• Central Sussex and East Surrey CCGs considered rejecting temporary patient registrations
  • CCGs say proposals now not being pursued
  • Other temporary suspensions of services still being examined

Three clinical commissioning groups considered rejecting temporary registrations in a move which the British Medical Association said would breach NHS regulations and potentially drive people towards accident and emergency.

The CCGs for Crawley, Horsham and Mid Sussex, and East Surrey considered the suspension as part of a series of “difficult choices” needed to save money. Since HSJ started making enquiries, the CCGs have said the proposal is not being pursued any further at this time.

However, other options are still being explored. These include temporary suspension of IVF and other fertility funding, vasectomy and sterilisation procedures, and temporary suspension or higher thresholds for hearing aids.

Temporary resident applications are often from people working in an area for a short time or students returning from university for the holidays. While there is no separate payment to GPs for registering temporary patients and providing treatment, the costs of any further diagnostic tests and treatment in secondary care are borne by the CCG where they are temporarily registered, potentially disadvantaging CCGs with a lot of temporary residents.

Richard Vautrey, BMA GP committee chair, warned refusing to accept temporary residents could lead to more demand on A&E departments. “This would be a breach of regulations, as practices have a contractual obligation, as well as a professional responsibility, to see temporary residents in their practice area,” he said.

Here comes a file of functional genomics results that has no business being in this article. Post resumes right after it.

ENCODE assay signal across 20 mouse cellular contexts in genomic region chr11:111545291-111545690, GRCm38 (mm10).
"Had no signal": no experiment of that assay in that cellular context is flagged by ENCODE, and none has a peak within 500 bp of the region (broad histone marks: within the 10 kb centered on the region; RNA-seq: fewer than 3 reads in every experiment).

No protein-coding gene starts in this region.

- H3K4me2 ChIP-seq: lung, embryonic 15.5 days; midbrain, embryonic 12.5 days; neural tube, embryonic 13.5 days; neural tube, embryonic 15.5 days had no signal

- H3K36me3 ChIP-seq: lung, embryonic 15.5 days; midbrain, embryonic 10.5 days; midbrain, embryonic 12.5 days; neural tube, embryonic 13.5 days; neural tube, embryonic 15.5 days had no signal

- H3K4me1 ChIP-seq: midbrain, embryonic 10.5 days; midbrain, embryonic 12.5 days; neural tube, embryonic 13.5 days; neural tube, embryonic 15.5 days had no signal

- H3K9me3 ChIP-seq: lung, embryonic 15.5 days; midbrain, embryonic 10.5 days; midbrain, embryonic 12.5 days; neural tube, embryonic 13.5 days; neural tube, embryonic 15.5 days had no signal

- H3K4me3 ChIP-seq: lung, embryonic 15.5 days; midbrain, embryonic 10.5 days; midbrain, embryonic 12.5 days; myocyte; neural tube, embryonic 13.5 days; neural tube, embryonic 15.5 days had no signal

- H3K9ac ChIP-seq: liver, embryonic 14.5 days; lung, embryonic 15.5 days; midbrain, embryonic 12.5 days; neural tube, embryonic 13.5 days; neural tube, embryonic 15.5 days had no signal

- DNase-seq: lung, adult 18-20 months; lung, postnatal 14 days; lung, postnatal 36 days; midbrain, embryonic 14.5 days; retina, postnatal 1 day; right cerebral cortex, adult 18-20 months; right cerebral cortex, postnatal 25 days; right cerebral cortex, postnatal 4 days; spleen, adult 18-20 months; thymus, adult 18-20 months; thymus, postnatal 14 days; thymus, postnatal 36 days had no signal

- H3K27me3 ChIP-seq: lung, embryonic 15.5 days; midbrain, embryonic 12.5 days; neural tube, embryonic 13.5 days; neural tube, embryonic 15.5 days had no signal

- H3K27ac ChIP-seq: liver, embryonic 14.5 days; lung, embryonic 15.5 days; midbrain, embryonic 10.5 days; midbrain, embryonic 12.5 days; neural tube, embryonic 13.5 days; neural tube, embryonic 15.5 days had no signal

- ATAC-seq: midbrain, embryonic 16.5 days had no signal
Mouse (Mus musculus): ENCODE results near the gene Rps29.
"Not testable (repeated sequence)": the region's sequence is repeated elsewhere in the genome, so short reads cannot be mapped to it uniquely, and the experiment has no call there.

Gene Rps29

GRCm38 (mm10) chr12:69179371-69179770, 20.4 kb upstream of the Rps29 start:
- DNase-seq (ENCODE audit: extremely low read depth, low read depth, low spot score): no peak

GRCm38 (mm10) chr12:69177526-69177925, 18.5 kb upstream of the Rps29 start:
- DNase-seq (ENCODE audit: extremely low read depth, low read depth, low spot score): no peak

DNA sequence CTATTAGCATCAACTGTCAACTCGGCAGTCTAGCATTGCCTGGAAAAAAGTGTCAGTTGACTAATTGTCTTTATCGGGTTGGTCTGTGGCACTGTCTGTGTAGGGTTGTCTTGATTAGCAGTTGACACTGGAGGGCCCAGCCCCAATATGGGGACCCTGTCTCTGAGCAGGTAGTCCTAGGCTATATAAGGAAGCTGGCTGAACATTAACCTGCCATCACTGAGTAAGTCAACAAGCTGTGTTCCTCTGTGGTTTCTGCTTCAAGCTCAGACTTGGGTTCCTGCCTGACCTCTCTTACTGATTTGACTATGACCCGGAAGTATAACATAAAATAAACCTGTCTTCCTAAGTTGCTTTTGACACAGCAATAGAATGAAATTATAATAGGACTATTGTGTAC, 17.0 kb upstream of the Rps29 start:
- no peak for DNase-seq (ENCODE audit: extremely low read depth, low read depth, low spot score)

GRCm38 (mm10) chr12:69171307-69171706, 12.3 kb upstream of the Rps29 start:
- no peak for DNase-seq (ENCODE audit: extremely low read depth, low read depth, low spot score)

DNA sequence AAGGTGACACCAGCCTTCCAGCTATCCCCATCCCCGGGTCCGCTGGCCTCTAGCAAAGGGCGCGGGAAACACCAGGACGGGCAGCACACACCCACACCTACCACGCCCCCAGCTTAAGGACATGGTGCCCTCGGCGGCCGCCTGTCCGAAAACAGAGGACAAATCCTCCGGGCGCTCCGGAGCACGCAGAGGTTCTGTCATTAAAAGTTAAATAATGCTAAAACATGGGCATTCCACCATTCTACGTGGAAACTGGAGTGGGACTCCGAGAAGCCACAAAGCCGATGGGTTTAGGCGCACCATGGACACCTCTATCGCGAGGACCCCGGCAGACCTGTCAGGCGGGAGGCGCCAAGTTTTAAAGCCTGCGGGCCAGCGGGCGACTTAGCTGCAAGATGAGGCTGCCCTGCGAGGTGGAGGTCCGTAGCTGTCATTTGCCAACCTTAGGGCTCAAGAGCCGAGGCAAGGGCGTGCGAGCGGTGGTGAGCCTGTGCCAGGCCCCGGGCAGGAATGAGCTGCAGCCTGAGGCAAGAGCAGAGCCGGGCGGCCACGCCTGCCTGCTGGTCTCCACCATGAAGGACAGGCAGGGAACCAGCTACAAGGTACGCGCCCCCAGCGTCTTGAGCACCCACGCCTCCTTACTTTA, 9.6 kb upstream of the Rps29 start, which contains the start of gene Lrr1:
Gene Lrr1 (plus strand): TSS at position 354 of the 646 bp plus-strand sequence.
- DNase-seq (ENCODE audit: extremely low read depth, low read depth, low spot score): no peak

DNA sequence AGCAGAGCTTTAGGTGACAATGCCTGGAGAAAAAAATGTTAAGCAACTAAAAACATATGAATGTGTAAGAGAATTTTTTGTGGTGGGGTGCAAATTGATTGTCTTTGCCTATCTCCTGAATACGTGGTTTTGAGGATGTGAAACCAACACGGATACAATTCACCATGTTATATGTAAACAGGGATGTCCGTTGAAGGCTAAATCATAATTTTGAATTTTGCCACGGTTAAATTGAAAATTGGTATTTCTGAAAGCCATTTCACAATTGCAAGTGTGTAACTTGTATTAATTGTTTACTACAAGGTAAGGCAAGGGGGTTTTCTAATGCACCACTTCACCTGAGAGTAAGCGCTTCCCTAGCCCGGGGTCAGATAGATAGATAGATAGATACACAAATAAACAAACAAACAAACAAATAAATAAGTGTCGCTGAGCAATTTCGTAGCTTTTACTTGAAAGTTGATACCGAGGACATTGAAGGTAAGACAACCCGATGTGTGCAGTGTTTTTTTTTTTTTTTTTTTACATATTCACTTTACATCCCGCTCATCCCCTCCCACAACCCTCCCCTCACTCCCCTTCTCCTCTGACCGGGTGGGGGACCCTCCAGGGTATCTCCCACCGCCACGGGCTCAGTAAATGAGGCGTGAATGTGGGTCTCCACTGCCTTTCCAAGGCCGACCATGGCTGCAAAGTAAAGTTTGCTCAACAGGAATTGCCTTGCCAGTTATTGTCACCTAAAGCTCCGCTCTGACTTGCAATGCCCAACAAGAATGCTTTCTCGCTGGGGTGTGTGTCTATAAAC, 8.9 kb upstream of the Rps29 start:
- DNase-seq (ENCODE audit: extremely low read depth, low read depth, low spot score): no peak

“GPs and their teams would rightfully be concerned that, by turning these patients away, that their health may deteriorate, forcing them to eventually seek emergency care. Pressures in the NHS are not resolved by turning patients away from general practice, but by investing and supporting in general practice and the wider NHS.”

The three CCGs are part of the Central Sussex and East Surrey Commissioning Alliance, which is planning £48.6m of savings this year. The difficult choices were part of a series of measures intended to mitigate the risk that around a quarter of these savings would not be delivered. 

In a statement, the alliance said the proposal to reject temporary patient registrations had been dropped, and added: “Our financial recovery plan, developed with our clinicians and agreed by NHS England and our governing bodies, identifies areas where we are able to make savings to ensure we are making best use of the resources available to us.

“So far this year, we have successfully delivered the plan and we are now at the early stages of assessing any further potential savings we may need to make to ensure we can meet our financial commitment.

“We are looking at all areas thoroughly, with clinical insight and scrutiny, to ensure any changes do not have a negative long term impact on the quality of patient care. However, no decisions have been made and, before they can be, we will complete a thorough assessment to help us understand how our decisions may affect people, followed by a period of engagement with local patients, carers and the public.”

The CCGs would not comment on the potential breach of regulations or the amount these changes could have saved.